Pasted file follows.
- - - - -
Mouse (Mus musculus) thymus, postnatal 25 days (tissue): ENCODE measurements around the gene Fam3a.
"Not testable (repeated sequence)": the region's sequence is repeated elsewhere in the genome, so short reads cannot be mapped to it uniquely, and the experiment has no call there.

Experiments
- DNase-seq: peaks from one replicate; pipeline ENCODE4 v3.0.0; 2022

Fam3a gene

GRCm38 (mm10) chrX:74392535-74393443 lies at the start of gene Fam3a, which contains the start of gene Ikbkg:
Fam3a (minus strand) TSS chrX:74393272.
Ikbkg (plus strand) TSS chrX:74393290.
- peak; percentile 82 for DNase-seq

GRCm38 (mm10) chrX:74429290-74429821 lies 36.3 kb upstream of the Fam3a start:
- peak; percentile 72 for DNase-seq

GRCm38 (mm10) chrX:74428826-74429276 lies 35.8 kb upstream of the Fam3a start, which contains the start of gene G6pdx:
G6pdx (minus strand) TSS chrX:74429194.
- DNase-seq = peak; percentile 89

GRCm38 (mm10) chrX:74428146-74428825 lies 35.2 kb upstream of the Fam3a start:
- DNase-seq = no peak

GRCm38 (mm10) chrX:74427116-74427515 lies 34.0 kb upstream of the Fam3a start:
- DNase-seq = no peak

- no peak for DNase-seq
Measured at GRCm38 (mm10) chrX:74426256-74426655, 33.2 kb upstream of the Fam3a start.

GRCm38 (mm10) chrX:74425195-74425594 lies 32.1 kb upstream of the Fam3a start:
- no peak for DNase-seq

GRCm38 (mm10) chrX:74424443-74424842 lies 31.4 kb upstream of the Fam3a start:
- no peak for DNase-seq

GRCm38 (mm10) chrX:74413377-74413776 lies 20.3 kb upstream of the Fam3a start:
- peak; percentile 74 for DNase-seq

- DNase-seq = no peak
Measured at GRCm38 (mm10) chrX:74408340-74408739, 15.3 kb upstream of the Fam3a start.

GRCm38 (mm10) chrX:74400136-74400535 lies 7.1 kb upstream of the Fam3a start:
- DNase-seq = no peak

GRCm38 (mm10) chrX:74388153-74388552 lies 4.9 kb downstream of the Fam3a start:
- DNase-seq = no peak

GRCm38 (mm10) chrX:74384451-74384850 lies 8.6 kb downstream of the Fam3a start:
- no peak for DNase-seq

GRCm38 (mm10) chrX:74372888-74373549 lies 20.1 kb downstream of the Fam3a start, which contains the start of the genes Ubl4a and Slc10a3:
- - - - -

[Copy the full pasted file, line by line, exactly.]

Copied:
Mouse (Mus musculus) thymus, postnatal 25 days (tissue): ENCODE measurements around the gene Fam3a.
"Not testable (repeated sequence)": the region's sequence is repeated elsewhere in the genome, so short reads cannot be mapped to it uniquely, and the experiment has no call there.

Experiments
- DNase-seq: peaks from one replicate; pipeline ENCODE4 v3.0.0; 2022

Fam3a gene

GRCm38 (mm10) chrX:74392535-74393443 lies at the start of gene Fam3a, which contains the start of gene Ikbkg:
Fam3a (minus strand) TSS chrX:74393272.
Ikbkg (plus strand) TSS chrX:74393290.
- peak; percentile 82 for DNase-seq

GRCm38 (mm10) chrX:74429290-74429821 lies 36.3 kb upstream of the Fam3a start:
- peak; percentile 72 for DNase-seq

GRCm38 (mm10) chrX:74428826-74429276 lies 35.8 kb upstream of the Fam3a start, which contains the start of gene G6pdx:
G6pdx (minus strand) TSS chrX:74429194.
- DNase-seq = peak; percentile 89

GRCm38 (mm10) chrX:74428146-74428825 lies 35.2 kb upstream of the Fam3a start:
- DNase-seq = no peak

GRCm38 (mm10) chrX:74427116-74427515 lies 34.0 kb upstream of the Fam3a start:
- DNase-seq = no peak

- no peak for DNase-seq
Measured at GRCm38 (mm10) chrX:74426256-74426655, 33.2 kb upstream of the Fam3a start.

GRCm38 (mm10) chrX:74425195-74425594 lies 32.1 kb upstream of the Fam3a start:
- no peak for DNase-seq

GRCm38 (mm10) chrX:74424443-74424842 lies 31.4 kb upstream of the Fam3a start:
- no peak for DNase-seq

GRCm38 (mm10) chrX:74413377-74413776 lies 20.3 kb upstream of the Fam3a start:
- peak; percentile 74 for DNase-seq

- DNase-seq = no peak
Measured at GRCm38 (mm10) chrX:74408340-74408739, 15.3 kb upstream of the Fam3a start.

GRCm38 (mm10) chrX:74400136-74400535 lies 7.1 kb upstream of the Fam3a start:
- DNase-seq = no peak

GRCm38 (mm10) chrX:74388153-74388552 lies 4.9 kb downstream of the Fam3a start:
- DNase-seq = no peak

GRCm38 (mm10) chrX:74384451-74384850 lies 8.6 kb downstream of the Fam3a start:
- no peak for DNase-seq

GRCm38 (mm10) chrX:74372888-74373549 lies 20.1 kb downstream of the Fam3a start, which contains the start of the genes Ubl4a and Slc10a3: